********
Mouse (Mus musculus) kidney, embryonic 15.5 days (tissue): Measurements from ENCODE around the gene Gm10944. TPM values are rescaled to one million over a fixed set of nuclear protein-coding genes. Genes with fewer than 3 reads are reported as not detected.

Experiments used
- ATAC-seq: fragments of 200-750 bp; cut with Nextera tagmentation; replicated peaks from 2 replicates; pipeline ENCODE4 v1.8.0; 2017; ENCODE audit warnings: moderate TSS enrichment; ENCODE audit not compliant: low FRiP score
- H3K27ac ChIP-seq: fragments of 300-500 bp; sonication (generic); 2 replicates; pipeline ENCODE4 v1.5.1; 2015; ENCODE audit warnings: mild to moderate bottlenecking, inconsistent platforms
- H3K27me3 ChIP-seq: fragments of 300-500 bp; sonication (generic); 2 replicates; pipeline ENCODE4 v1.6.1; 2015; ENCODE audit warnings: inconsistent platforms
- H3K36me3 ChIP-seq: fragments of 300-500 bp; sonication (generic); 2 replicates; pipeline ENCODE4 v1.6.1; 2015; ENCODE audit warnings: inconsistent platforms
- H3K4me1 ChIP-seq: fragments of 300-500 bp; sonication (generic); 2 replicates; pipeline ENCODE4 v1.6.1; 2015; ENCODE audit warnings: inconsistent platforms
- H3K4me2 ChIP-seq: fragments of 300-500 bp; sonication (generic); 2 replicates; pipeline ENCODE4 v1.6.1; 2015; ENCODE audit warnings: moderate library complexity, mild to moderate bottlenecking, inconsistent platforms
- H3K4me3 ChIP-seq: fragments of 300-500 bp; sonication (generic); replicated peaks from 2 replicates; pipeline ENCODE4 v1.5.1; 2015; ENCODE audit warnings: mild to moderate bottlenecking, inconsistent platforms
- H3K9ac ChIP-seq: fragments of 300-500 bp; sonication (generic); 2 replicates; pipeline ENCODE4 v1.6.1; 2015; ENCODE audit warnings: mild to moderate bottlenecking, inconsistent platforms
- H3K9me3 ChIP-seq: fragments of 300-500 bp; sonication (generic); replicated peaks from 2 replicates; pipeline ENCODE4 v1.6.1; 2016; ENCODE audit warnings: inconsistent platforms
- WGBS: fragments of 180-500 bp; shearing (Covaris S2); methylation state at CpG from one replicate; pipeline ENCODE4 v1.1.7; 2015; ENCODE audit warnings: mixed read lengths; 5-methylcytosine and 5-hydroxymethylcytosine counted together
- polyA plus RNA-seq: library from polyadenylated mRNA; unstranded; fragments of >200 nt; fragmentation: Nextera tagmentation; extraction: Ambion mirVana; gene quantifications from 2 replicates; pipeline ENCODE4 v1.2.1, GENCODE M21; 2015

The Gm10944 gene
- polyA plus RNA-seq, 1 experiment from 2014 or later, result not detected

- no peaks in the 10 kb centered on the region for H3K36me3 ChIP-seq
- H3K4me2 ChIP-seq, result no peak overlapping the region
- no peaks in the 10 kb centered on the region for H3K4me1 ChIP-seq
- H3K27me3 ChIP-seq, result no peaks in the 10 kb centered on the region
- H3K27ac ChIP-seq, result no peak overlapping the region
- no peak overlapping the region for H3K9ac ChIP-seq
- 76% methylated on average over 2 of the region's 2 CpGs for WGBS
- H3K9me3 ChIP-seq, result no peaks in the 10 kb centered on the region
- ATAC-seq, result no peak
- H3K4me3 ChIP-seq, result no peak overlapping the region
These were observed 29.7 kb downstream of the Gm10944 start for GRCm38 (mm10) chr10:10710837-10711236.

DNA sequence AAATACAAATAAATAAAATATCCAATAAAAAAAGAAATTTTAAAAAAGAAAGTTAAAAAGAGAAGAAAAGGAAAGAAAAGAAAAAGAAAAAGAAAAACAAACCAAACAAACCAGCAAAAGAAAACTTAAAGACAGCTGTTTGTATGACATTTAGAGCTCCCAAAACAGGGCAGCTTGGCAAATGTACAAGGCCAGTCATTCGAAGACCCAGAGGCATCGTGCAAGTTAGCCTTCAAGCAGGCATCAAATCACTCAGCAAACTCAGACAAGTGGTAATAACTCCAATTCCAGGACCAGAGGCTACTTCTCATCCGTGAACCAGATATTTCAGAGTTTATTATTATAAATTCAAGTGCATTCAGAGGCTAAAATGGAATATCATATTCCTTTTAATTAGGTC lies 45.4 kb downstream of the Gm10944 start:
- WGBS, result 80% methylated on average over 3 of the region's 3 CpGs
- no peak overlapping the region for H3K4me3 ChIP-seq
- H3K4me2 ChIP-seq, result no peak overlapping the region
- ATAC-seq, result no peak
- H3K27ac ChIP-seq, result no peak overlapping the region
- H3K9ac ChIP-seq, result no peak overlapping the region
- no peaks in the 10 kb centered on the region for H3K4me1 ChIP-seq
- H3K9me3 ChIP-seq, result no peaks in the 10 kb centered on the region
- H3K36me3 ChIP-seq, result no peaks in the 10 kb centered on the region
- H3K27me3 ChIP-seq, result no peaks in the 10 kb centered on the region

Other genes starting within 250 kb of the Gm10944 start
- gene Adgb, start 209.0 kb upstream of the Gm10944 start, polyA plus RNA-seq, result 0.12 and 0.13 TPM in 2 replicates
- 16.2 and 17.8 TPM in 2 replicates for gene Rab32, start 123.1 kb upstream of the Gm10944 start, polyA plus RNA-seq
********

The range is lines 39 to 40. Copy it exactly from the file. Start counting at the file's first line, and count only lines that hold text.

- gene Adgb, start 209.0 kb upstream of the Gm10944 start, polyA plus RNA-seq, result 0.12 and 0.13 TPM in 2 replicates
- 16.2 and 17.8 TPM in 2 replicates for gene Rab32, start 123.1 kb upstream of the Gm10944 start, polyA plus RNA-seq